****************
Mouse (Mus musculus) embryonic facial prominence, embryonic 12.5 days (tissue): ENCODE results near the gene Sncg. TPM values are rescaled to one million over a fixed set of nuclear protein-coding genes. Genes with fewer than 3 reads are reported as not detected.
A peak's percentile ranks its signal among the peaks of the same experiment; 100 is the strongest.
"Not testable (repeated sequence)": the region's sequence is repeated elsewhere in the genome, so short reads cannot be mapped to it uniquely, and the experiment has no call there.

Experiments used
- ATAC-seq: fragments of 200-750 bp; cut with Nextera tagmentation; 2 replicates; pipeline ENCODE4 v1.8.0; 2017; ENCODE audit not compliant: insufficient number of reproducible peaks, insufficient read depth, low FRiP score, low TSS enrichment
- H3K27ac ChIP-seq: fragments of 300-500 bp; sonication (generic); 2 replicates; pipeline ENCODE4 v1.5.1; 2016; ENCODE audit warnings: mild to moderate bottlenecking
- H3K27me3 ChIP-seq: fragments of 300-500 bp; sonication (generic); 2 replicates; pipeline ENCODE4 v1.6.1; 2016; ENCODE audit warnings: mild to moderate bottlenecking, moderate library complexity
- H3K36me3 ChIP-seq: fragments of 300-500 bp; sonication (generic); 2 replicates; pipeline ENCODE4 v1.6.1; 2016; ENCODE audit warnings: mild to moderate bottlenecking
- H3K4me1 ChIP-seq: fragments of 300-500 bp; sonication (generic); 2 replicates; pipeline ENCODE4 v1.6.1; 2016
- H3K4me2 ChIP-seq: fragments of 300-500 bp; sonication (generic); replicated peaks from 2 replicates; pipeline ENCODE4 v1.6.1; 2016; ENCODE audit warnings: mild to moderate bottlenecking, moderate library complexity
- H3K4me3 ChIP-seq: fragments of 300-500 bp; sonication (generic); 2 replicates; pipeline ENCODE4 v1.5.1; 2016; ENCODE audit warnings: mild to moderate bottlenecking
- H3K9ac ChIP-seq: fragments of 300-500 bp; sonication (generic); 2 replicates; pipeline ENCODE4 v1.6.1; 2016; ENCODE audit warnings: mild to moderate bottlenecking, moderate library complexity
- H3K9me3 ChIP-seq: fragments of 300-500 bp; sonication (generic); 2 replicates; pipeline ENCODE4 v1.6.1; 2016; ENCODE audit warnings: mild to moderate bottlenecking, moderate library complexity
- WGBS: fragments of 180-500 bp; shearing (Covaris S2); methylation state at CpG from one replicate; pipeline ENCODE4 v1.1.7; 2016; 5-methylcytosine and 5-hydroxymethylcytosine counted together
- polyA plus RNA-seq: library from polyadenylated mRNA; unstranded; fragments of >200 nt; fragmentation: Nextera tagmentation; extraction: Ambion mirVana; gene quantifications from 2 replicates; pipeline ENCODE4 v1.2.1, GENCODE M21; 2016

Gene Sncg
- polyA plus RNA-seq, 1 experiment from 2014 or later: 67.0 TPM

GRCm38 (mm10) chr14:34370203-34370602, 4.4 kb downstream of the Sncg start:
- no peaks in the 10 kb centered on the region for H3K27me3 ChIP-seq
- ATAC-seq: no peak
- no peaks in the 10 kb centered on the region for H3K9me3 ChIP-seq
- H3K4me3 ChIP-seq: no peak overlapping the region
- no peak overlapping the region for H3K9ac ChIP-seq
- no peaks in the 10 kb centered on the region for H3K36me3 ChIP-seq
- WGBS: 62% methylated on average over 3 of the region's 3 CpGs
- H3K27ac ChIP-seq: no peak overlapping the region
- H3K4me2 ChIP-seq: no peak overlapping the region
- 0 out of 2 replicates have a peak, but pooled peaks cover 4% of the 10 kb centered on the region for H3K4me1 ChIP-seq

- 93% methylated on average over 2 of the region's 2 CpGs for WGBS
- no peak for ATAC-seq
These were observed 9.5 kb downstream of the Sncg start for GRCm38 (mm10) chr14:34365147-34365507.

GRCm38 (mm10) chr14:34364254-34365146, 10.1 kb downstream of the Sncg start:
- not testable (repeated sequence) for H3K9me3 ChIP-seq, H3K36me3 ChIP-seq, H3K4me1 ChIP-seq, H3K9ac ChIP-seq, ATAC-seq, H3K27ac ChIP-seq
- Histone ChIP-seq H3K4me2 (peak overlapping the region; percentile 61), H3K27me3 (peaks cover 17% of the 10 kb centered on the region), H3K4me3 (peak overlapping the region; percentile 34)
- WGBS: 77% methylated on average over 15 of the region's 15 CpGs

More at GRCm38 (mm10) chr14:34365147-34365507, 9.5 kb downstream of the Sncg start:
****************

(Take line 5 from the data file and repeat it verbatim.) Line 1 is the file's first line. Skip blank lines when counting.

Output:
- ATAC-seq: fragments of 200-750 bp; cut with Nextera tagmentation; 2 replicates; pipeline ENCODE4 v1.8.0; 2017; ENCODE audit not compliant: insufficient number of reproducible peaks, insufficient read depth, low FRiP score, low TSS enrichment